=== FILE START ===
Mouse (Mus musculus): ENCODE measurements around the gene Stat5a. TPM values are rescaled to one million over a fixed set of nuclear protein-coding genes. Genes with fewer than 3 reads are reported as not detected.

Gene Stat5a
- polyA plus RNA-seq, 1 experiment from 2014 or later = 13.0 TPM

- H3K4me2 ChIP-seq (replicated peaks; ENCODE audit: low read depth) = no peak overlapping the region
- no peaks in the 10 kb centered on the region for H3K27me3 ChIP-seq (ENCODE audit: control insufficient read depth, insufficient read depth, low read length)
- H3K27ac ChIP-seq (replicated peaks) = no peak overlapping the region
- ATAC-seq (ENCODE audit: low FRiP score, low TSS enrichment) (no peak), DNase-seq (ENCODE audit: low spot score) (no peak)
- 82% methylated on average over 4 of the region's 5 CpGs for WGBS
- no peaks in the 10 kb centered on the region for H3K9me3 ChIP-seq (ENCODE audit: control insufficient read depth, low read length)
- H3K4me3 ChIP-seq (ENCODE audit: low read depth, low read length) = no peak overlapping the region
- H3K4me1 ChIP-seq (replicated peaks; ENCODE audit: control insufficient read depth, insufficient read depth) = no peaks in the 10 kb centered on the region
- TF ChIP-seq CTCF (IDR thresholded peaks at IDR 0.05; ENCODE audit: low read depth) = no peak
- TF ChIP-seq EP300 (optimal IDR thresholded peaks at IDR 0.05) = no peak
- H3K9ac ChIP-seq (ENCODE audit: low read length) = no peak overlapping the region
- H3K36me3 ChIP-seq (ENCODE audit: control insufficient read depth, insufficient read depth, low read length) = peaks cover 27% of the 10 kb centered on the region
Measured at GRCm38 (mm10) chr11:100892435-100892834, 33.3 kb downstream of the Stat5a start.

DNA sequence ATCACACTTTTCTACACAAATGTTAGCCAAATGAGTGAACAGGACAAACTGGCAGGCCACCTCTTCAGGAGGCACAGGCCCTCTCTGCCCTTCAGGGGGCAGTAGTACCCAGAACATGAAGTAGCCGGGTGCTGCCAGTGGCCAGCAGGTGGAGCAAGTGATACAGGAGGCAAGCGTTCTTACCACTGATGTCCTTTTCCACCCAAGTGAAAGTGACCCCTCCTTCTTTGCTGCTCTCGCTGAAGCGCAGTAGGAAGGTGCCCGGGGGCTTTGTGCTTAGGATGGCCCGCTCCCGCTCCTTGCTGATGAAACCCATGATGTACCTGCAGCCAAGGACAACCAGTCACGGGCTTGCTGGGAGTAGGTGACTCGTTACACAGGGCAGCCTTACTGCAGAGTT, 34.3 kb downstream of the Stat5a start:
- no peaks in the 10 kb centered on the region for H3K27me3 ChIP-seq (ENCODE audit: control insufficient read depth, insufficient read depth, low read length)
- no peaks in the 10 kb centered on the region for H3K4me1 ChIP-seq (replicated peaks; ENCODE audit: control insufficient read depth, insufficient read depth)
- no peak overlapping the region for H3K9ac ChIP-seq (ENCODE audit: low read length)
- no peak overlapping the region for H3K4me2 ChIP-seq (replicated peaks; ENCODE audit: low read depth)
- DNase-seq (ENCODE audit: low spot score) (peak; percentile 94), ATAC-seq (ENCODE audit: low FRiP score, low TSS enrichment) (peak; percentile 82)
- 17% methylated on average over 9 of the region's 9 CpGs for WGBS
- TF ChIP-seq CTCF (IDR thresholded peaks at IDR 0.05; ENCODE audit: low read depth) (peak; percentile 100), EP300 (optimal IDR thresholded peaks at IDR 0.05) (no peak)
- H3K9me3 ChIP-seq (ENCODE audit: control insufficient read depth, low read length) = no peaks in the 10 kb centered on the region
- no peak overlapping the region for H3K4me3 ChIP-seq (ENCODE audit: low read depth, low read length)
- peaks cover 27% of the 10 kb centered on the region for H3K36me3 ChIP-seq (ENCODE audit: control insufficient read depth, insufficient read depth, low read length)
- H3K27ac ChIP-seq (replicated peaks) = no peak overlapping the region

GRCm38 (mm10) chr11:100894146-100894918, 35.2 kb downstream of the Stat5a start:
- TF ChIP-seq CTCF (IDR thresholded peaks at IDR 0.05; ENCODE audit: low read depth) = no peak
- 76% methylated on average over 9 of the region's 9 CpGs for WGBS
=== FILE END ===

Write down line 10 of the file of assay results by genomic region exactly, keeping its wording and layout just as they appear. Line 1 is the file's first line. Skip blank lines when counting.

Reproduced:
- H3K4me3 ChIP-seq (ENCODE audit: low read depth, low read length) = no peak overlapping the region